Every once in a while we have a reader who likes to put pen to paper or fingers to plastic and hammer out an Op Ed piece. This month we offer a tribute to Schumacher via our friend Paul Kiefer. These are his thoughts on the retirement of a champion and do not necessarily reflect the opinion of F1B ~ Editor
The end of an era has come. We say goodbye to one Michael Schumacher, born January 3rd, 1969, who made his home in Kerpen, Germany before moving to Switzerland. We acknowledge his accomplishments as a seven-time world champion, a feat that may never be approached for decades. We acknowledge the honors that he had achieved in his life. A pair of curves at the old northern portion of the Nurburgring were renamed after him: The “Schumacher S”. He was named one of the “Champions of Sport” by UNESCO. He was awarded the FIA Gold Medal for Motorsport for his efforts in driver safety.
Yet, for all these achievements, we also recognize where he came up short. The accidents he caused were well documented, as were the penalties and the one time where a driver was disqualified from an entire championship. The infamous “Schumacher Chop” that would not leave an opponent any room and force them off the track. The occasional accusations from Schumacher that a driver was attempting to murder him in the race. Finally, the day of his retirement, when he was believed to be forced out of racing, but stayed on with Ferrari as advisor, trainer and developer of cars, even coming back one time to substitute for an injured Felipe Massa.
For all these things, Michael Schumacher was hailed as second only to Ayrton Senna, but it wasn’t enough. Schumacher himself believed that he retired too early, that there was too much to do. His competitive spirit had not been quenched. So it was that Schumacher returned to the racetrack, this time under the banner of Mercedes AMG.
Was he expected to pick up right where he left off? We’re not certain, but we do know this: In the years that he drove for them, he wasn’t doing as well as before. Three years he spent toiling for Mercedes, and never quite a sniff at a race win. Sure, he had his sympathizers, and that was understandable. However, that didn’t discount the fact that he had started to falter.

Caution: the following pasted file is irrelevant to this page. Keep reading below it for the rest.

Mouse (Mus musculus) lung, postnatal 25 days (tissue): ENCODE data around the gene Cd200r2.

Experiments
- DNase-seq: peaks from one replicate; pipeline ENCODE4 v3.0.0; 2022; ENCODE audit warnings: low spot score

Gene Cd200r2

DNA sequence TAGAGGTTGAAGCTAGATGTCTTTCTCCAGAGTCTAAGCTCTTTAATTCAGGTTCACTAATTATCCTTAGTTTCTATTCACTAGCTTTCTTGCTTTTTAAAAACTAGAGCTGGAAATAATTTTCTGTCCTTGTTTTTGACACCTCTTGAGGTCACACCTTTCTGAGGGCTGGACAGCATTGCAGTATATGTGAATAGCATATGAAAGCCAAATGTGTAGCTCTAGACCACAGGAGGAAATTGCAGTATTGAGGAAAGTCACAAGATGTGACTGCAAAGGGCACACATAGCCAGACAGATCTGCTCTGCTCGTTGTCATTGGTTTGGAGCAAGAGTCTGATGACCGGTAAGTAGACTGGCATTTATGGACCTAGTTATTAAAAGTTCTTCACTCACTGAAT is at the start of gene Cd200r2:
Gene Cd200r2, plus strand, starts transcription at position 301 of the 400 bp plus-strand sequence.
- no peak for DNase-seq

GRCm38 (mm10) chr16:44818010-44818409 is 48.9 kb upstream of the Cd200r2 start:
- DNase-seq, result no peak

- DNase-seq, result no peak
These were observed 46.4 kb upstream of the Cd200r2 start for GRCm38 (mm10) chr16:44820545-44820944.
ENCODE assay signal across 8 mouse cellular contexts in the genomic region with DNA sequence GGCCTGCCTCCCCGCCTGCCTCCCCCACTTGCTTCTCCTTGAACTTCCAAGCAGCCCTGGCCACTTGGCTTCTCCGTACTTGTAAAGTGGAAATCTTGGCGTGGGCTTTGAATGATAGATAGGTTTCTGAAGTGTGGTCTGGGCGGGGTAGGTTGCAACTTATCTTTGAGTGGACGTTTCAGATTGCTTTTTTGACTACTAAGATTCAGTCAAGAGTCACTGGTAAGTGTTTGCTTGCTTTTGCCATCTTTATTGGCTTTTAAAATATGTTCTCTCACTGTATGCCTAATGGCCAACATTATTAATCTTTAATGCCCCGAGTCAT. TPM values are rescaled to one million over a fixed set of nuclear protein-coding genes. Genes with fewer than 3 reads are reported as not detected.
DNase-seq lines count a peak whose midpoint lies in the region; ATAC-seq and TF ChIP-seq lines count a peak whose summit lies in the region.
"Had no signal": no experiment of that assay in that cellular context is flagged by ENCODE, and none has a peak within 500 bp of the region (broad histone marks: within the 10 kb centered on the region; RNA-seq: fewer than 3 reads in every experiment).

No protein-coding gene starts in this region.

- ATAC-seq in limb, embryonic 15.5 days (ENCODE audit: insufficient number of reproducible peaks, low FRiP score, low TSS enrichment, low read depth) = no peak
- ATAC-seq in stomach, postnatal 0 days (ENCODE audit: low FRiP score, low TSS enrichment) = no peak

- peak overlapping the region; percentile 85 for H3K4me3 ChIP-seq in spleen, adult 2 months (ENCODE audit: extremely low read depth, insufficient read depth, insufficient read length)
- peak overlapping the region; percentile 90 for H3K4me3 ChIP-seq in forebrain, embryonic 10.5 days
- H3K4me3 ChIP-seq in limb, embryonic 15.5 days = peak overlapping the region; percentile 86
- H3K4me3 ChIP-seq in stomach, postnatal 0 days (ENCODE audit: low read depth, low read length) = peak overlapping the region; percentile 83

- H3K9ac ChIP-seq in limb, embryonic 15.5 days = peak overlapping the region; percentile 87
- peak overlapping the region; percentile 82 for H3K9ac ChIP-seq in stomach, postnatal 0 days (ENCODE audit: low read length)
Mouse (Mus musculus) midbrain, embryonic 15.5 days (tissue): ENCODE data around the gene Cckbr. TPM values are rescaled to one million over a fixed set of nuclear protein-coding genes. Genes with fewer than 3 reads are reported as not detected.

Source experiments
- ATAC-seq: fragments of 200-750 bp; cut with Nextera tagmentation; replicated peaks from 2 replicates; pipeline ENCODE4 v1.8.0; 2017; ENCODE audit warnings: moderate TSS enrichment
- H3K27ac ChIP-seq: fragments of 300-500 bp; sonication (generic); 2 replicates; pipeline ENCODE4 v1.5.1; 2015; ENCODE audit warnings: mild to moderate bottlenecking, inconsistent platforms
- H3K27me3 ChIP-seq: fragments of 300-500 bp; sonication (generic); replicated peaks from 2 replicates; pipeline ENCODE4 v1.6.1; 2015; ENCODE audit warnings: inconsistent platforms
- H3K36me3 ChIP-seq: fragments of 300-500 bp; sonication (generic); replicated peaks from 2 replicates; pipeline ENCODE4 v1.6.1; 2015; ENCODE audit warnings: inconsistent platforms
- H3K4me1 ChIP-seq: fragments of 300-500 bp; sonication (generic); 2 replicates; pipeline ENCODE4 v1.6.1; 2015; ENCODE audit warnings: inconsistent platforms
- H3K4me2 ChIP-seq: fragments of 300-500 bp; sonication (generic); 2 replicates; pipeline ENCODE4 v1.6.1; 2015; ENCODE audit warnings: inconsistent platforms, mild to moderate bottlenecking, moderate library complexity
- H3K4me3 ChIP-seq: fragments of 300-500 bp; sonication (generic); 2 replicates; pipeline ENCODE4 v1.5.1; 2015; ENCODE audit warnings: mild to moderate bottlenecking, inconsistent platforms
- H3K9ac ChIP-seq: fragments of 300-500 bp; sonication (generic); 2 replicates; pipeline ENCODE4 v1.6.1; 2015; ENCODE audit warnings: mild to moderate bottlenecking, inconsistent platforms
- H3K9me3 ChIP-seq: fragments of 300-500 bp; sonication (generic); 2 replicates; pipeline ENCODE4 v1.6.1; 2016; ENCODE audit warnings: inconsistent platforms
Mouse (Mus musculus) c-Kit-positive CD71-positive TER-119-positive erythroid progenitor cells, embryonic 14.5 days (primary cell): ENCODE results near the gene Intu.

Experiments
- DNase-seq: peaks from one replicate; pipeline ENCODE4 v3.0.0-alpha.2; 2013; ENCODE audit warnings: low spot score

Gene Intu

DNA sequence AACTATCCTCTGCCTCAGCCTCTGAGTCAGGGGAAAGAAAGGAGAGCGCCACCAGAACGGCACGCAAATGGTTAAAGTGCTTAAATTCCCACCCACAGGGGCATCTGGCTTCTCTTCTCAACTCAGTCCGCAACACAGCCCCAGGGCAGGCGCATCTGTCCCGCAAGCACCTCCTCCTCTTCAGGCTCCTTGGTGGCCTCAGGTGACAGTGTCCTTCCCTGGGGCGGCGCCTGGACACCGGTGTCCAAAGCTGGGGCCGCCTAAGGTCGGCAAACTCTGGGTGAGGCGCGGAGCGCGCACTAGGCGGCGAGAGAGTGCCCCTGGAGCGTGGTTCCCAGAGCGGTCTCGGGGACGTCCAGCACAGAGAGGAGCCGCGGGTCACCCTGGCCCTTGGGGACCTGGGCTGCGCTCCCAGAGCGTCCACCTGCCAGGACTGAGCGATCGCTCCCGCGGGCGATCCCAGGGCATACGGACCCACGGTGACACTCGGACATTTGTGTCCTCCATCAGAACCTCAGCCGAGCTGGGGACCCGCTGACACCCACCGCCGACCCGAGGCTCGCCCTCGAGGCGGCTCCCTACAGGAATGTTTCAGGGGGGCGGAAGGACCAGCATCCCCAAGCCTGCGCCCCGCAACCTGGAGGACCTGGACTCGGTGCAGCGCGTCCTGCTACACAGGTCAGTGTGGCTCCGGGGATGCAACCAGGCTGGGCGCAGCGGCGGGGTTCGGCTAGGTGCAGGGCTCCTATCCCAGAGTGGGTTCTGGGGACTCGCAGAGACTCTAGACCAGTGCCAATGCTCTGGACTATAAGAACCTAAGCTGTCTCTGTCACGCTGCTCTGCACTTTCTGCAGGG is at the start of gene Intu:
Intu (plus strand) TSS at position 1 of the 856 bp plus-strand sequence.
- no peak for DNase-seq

So, why was he racing again? Should he have stayed retired? I say no. The competitive fire was still inside Schumacher’s blood, and it needed to be quenched. But life had a lesson for him. It was a cruel one, but it was necessary. This was the one thing that all those wins could not give to him. All the confidence in the world couldn’t give it to him. All the penalties couldn’t give it to him. All the dangerous maneuvers couldn’t give it to him. All the honors in the world couldn’t give it to him. In the end, One thing, and one thing only, could teach the important lesson that Schumacher needed to make his life complete.
Schumacher had to learn how to lose. For most of his career, he was a winner. His seven world championships attest to that fact. The one thing that Schumacher didn’t know was how to lose. This, he has stated, was something that he learned. However, it wasn’t just learning how to lose. It was learning how to lose gracefully, with dignity. Learning how to be humble was the last lesson that life had to give. This is the one true thing that you could learn from losing.
Before those three years, Michael Schumacher was still a boy, brash and young, not quite so mature. Today, those last three years turned Michael Schumacher into a man by teaching him how to be humble, and we have all benefitted for it. Congratulations, Michael. You are now truly a man, ready to face the world. Good luck and happy trails.